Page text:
All results are expressed as means ± SE. Differences when comparing more than two groups or time points were determined by one-way analysis of variance followed by the post hoc Newman-Keuls test. When two groups were compared, the Wilcoxon's rank test (nonparametric) and t-test were used.
Table 1 demonstrates the maternal and fetal glucose and fetal insulin concentrations in the timed hyperglycemia and hypoglycemia experiments compared with the euglycemic controls. The maternal plasma glucose concentrations by experimental design were about twofold higher than the age-matched sham control euglycemic group in the hyperglycemia study group. This was paralleled by approximately twofold higher fetal plasma glucose concentrations. Fetal insulin concentrations in the hyperglycemic group were higher than those in the euglycemic group; the values were fourfold higher at 2–24 h and declined subsequently to 50% higher than control levels at 13 to 20 days. Fetal oxygen saturations and contents, similar to previous investigations, were not different in the hyperglycemic group; there were no significant changes in pH or in catecholamine levels (7, 8). Maternal and fetal glucose concentrations were ∼40–50% lower in the hypoglycemic group compared with those in the euglycemic controls. Fetal insulin levels were 40% lower in this group as well.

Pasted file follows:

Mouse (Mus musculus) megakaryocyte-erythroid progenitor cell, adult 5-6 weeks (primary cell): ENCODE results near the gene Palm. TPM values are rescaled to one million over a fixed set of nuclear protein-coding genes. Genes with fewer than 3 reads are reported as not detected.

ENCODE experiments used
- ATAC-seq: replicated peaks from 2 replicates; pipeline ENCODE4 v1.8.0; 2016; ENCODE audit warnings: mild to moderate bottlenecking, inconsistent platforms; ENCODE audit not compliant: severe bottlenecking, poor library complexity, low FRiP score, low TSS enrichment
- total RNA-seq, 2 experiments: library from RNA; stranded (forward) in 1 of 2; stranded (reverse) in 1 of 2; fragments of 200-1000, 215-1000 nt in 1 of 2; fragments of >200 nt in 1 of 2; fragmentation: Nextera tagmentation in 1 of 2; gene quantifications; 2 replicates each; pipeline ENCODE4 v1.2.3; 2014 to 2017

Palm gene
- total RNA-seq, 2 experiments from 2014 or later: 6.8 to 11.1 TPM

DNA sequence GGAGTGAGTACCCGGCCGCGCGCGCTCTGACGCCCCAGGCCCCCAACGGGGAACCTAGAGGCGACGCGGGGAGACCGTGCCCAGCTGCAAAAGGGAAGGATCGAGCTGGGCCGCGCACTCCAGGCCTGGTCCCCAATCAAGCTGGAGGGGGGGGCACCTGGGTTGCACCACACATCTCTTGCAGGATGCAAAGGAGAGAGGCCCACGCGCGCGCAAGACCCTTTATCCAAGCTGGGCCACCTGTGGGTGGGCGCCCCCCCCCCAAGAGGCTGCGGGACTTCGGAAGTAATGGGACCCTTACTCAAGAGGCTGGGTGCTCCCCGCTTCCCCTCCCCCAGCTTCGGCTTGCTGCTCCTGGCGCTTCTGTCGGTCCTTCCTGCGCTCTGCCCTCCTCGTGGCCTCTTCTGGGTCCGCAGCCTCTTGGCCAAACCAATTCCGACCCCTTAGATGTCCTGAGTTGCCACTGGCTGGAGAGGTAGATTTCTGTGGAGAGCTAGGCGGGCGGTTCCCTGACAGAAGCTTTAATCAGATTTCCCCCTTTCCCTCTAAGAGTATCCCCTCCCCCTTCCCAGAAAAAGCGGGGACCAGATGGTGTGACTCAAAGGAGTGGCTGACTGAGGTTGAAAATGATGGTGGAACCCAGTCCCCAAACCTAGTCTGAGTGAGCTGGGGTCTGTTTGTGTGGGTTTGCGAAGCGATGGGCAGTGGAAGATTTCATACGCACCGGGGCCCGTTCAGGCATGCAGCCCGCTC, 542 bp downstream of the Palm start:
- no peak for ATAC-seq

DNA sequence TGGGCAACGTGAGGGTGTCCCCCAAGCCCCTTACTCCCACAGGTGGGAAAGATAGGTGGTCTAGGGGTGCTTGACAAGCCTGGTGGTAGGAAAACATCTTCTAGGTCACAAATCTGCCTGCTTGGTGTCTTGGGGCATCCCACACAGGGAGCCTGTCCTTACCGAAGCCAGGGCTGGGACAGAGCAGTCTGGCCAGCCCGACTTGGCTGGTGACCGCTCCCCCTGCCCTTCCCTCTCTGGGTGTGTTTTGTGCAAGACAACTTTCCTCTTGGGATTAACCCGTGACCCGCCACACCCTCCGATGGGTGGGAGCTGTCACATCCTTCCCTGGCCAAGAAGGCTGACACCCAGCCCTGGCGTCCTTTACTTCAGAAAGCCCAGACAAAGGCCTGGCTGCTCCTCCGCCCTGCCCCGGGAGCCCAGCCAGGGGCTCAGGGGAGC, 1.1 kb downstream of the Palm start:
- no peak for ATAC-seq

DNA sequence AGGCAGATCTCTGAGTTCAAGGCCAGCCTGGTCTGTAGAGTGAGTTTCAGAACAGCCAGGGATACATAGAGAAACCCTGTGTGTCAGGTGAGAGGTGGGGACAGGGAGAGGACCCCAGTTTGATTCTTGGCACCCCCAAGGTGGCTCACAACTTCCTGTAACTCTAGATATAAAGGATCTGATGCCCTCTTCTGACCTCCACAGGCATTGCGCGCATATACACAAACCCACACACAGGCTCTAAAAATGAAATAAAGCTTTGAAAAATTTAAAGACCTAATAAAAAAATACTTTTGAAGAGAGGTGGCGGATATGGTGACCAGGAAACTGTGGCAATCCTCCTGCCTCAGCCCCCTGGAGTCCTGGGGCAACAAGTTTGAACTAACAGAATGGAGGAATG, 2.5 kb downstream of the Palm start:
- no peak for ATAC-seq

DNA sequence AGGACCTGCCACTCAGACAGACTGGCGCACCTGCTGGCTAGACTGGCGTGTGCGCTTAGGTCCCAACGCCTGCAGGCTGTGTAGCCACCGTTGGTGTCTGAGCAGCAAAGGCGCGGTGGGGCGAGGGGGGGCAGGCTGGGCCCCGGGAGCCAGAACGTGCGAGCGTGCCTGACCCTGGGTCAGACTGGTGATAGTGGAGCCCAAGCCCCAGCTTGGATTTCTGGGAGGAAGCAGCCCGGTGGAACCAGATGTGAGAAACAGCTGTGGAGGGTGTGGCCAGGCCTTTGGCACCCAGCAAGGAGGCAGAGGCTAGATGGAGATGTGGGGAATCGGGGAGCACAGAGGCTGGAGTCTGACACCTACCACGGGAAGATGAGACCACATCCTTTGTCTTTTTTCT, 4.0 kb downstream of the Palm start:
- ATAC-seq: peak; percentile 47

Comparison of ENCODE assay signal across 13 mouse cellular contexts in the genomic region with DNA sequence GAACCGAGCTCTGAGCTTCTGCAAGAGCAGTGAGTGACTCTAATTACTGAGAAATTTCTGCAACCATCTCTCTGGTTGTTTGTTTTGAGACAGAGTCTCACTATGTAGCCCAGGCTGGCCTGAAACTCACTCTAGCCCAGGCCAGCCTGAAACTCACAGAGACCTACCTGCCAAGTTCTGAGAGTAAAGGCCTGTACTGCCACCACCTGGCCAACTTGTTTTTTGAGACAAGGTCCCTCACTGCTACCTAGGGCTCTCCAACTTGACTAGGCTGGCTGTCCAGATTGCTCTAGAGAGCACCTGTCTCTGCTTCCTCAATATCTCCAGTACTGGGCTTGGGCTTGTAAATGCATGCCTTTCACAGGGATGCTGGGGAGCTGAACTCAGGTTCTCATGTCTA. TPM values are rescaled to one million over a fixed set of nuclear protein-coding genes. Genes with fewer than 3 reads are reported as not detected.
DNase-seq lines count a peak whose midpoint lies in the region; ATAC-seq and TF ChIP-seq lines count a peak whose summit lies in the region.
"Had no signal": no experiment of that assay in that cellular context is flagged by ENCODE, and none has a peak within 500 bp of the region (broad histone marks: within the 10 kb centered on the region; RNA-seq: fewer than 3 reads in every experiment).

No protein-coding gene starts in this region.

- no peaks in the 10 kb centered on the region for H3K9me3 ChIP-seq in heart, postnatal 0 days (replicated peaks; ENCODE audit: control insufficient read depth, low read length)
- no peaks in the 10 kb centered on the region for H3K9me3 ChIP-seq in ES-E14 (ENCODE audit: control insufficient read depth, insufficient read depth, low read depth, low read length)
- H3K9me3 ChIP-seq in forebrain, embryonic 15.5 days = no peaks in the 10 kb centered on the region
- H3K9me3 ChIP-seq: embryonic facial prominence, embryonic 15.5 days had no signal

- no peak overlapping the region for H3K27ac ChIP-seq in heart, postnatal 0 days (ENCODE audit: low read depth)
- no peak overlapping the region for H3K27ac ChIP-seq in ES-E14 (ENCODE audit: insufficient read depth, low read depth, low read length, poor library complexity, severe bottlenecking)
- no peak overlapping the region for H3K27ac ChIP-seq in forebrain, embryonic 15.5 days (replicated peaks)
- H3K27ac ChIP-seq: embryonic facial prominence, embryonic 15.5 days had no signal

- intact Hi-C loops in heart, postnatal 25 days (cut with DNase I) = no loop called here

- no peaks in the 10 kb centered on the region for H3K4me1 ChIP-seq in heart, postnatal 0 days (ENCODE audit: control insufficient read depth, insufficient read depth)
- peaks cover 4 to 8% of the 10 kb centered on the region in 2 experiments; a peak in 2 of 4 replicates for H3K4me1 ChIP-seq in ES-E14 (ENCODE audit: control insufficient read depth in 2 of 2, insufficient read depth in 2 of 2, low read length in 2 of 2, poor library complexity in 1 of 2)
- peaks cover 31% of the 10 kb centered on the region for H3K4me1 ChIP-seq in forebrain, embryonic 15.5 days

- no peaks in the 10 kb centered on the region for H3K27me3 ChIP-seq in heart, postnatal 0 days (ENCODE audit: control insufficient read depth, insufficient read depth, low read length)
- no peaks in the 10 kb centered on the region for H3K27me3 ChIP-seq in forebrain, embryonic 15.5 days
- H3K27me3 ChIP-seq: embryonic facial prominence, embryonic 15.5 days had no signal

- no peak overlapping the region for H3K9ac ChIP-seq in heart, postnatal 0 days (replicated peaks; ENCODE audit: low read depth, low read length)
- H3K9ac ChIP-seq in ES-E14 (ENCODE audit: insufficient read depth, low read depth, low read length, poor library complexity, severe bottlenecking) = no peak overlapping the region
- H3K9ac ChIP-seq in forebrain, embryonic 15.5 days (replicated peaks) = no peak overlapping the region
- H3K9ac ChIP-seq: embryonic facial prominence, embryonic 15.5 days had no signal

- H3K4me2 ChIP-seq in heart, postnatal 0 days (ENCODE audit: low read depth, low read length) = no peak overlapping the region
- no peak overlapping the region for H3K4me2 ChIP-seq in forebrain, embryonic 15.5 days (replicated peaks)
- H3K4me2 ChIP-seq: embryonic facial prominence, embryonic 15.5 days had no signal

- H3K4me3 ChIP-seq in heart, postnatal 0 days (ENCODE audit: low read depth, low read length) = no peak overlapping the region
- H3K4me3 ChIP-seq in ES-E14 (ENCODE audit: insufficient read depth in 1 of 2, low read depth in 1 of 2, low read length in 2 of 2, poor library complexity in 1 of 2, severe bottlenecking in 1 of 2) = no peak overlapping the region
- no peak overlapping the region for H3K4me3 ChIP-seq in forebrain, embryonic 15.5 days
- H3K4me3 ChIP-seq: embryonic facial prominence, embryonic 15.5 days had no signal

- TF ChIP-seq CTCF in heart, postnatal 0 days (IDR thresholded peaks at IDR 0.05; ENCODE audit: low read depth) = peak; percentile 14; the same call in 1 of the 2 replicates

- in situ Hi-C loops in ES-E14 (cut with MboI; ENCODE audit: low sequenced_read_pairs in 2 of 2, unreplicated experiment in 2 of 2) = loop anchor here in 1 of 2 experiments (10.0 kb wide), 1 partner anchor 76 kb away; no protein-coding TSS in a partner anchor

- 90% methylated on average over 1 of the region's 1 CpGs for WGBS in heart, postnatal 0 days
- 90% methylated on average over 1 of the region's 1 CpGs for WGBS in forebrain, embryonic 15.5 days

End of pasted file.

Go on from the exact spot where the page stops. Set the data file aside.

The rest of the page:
As shown in Table 2, net glucose uptake rates by the uterus, fetus, and uteroplacenta were related to maternal glucose concentration. Not all animals had all such studies completed (arbitrary choice), explaining the difference in “n” in this set of data from the total group of animals studied. Of note, with chronic hyperglycemia the mean fetal glucose uptake rate, representing net maternal-to-fetal transplacental glucose flux, was not different from the mean control value, whereas the net uteroplacental glucose uptake rate was significantly increased (P < 0.01). With hypoglycemia the lowest uterine, fetal, and uteroplacental glucose uptake rates occurred with the longest duration of hypoglycemia. Also, the fetal-to-uteroplacental ratio of net glucose uptake rates was significantly lower in the chronically hypoglycemic group (0.45 ± 0.05) than in the control group (0.60 ± 0.06) (P< 0.05). The maternal-to-fetal glucose concentration ratios during acute hyperglycemia and acute and chronic hypoglycemia were not significantly less than those during control conditions, whereas the maternal-to-fetal glucose concentration ratio during chronic hyperglycemia was significantly less (P < 0.05) than during control conditions.